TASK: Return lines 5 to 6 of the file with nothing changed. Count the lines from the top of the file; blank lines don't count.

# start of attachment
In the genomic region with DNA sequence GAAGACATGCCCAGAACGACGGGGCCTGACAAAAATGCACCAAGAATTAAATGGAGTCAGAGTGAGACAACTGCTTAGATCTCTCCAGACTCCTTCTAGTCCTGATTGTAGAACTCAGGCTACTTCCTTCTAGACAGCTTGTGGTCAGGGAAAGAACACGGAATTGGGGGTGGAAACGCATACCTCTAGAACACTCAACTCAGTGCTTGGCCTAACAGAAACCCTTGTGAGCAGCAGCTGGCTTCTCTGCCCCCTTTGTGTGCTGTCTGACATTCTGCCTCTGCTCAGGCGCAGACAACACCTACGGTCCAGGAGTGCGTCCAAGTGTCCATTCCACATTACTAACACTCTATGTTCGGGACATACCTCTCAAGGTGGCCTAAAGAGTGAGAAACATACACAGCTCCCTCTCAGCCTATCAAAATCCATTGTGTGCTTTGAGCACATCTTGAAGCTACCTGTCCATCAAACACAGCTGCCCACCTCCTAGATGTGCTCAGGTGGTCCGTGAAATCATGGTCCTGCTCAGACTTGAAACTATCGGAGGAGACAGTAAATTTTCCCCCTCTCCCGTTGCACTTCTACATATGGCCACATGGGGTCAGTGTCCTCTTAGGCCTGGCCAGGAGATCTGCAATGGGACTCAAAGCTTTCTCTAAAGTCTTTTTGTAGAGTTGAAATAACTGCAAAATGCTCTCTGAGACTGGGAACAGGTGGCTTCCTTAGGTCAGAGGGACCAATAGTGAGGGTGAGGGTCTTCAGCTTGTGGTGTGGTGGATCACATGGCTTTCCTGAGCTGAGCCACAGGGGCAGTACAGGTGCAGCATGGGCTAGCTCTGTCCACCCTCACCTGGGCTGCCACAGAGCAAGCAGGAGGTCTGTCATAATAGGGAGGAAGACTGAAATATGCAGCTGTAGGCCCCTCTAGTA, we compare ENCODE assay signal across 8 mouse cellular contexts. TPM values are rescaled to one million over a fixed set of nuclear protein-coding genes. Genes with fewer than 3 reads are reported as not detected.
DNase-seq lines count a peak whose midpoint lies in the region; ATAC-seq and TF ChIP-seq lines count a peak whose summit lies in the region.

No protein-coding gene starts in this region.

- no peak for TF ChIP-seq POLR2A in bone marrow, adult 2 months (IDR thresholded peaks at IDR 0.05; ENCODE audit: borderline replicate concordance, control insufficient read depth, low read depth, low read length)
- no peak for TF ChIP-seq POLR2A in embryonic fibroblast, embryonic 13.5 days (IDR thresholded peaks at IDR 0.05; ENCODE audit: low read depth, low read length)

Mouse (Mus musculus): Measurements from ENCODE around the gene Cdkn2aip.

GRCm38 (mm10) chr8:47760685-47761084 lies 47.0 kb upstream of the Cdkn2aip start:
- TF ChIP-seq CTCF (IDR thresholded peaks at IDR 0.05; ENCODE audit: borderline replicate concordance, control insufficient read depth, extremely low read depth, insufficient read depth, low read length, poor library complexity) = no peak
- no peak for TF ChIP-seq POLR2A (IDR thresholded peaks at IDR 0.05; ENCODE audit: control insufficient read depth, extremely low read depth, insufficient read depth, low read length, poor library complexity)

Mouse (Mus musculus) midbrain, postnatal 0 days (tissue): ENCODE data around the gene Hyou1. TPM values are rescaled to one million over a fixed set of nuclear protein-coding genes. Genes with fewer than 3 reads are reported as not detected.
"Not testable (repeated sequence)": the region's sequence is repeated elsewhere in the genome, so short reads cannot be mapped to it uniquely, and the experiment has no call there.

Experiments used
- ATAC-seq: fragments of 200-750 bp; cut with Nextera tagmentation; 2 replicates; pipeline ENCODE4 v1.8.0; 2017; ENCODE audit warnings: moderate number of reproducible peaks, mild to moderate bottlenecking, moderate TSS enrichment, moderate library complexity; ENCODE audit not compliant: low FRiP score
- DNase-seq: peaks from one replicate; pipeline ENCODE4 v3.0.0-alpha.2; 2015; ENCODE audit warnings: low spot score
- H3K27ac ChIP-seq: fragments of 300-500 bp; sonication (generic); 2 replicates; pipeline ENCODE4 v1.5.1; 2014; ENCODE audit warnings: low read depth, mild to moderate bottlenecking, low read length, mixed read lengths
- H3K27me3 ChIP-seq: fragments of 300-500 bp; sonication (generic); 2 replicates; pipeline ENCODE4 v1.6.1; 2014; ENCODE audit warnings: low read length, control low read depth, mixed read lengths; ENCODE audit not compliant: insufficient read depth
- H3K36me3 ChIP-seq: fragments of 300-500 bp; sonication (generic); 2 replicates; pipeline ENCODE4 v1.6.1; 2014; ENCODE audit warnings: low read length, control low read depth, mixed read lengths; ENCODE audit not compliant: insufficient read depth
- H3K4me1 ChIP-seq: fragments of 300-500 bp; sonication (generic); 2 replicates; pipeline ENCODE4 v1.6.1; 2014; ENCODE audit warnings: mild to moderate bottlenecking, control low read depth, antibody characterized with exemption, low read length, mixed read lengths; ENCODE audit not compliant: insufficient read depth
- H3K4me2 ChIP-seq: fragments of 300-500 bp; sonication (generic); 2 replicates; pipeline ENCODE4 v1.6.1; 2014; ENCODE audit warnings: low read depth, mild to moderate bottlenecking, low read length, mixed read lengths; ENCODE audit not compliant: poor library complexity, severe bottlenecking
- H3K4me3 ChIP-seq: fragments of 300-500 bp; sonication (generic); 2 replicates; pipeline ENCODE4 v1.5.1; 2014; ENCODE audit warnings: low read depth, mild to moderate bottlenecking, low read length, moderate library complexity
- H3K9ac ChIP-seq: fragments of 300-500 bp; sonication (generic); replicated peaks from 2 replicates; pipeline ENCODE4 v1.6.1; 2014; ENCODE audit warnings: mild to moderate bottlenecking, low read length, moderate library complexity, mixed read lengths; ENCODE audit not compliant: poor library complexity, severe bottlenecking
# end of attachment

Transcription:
- no peak for TF ChIP-seq POLR2A in embryonic fibroblast, embryonic 13.5 days (IDR thresholded peaks at IDR 0.05; ENCODE audit: low read depth, low read length)

Mouse (Mus musculus): Measurements from ENCODE around the gene Cdkn2aip.